Objective: To determine the effects of ethnicity on disease manifestations in Oriental patients with systemic lupus erythematosus (SLE) and to describe the risk of developing renal or central nervous system (CNS) involvement with time.
Methods: A retrospective study of 472 patients with SLE seen at the only Rheumatology Unit in Singapore. The effect of ethnicity on selected disease manifestations at diagnosis was assessed after adjusting for demographic variables using multiple logistic regression. The probability of developing selected disease manifestations with time was determined using the Kaplan-Meier product limit method.
Results: At diagnosis, Malays had a higher risk of renal or CNS involvement than Chinese (OR 2.26, 95% CI 1.21 to 4.21, and OR 3.07, 95% CI 1.01 to 9.34, respectively), and Indians a lower risk of malar rash and a higher risk of oral ulcers than Chinese (OR 0.30, 95% CI 0.13 to 0.68, and OR 2.90, 95% CI 1.45 to 7.34, respectively). The prevalence of renal or CNS involvement in the entire cohort increased with time, reaching 75.6% (95% CI 66.1% to 85.0%) and 16.7% (95% CI 11.7% to 21.6%), respectively, after 18 years of disease.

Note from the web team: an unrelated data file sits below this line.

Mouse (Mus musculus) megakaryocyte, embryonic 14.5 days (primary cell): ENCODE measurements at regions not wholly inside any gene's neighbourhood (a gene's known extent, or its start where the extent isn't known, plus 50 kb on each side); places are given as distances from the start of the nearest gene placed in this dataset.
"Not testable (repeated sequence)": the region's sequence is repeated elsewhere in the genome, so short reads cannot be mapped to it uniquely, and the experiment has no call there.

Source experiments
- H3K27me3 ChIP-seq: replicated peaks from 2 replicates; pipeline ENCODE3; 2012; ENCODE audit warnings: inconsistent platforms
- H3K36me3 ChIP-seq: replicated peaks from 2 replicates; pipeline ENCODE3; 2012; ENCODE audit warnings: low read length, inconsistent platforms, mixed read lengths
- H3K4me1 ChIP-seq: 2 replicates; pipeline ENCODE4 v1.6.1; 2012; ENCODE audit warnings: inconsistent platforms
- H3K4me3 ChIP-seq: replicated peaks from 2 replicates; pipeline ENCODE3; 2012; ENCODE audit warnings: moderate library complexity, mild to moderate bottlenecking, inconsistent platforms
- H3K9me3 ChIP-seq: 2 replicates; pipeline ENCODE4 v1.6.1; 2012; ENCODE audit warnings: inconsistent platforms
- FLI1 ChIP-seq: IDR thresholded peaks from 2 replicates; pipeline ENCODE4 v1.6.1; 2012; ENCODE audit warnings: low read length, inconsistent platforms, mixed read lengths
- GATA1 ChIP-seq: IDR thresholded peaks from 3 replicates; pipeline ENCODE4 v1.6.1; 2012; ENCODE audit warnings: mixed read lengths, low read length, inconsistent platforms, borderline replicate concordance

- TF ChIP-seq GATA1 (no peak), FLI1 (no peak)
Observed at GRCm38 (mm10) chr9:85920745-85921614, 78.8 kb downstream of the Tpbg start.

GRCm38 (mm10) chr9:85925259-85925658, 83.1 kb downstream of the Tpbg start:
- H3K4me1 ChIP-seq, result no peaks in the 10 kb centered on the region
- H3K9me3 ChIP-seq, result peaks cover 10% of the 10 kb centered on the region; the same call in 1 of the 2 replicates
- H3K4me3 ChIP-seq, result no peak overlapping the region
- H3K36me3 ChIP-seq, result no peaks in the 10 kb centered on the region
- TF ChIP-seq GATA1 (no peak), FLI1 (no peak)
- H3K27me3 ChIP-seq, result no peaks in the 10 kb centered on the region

Conclusion: Ethnicity influenced disease manifestations at diagnosis in this cohort of Oriental patients with SLE. Renal or CNS involvement developed in previously unaffected patients up to 18 years after diagnosis, highlighting the need for continued vigilance in patients with lupus.